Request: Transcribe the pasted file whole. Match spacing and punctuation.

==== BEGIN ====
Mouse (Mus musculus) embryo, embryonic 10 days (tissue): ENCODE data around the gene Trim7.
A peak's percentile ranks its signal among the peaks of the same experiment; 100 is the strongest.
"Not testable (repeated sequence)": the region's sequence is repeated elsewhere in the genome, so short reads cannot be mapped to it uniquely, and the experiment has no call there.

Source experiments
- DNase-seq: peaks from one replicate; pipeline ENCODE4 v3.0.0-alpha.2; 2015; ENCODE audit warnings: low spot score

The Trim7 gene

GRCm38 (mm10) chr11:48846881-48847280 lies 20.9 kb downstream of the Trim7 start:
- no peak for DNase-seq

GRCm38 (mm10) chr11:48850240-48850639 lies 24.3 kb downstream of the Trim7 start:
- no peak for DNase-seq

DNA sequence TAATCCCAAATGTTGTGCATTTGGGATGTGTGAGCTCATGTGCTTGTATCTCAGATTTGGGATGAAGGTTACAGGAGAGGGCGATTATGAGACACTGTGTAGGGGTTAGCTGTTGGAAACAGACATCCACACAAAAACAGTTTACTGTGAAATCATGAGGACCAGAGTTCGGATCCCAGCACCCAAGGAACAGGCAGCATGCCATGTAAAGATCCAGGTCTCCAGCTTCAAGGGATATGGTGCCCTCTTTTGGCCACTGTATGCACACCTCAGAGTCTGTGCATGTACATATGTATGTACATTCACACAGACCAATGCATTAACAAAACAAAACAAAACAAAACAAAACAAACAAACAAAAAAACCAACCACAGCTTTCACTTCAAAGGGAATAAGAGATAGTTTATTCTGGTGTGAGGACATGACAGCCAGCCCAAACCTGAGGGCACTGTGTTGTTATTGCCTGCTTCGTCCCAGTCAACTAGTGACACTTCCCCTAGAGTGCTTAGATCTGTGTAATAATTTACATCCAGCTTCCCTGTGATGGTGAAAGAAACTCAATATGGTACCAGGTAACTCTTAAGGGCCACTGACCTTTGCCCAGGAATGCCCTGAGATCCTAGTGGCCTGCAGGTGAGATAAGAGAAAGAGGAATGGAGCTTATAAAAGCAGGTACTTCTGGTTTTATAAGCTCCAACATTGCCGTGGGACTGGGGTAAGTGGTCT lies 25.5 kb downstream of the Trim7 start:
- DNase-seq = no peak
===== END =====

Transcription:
Mouse (Mus musculus) embryo, embryonic 10 days (tissue): ENCODE data around the gene Trim7.
A peak's percentile ranks its signal among the peaks of the same experiment; 100 is the strongest.
"Not testable (repeated sequence)": the region's sequence is repeated elsewhere in the genome, so short reads cannot be mapped to it uniquely, and the experiment has no call there.

Source experiments
- DNase-seq: peaks from one replicate; pipeline ENCODE4 v3.0.0-alpha.2; 2015; ENCODE audit warnings: low spot score

The Trim7 gene

GRCm38 (mm10) chr11:48846881-48847280 lies 20.9 kb downstream of the Trim7 start:
- no peak for DNase-seq

GRCm38 (mm10) chr11:48850240-48850639 lies 24.3 kb downstream of the Trim7 start:
- no peak for DNase-seq

DNA sequence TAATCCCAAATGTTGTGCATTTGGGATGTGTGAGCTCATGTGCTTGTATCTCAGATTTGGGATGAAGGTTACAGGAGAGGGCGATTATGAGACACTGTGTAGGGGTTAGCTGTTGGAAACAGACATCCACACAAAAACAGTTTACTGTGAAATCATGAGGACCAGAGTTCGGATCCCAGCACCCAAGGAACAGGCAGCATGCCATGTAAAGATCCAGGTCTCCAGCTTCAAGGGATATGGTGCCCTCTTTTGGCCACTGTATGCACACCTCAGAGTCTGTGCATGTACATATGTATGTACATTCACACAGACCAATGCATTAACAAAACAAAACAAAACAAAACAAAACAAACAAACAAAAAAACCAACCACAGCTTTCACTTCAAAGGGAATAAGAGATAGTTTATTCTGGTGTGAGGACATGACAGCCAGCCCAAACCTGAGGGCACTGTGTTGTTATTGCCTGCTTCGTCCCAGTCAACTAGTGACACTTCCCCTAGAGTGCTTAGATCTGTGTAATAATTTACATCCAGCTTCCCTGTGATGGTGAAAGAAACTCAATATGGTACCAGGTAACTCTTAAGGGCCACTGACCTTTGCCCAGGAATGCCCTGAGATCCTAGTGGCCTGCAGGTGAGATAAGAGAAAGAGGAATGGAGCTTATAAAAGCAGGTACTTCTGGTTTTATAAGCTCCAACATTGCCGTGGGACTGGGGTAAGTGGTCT lies 25.5 kb downstream of the Trim7 start:
- DNase-seq = no peak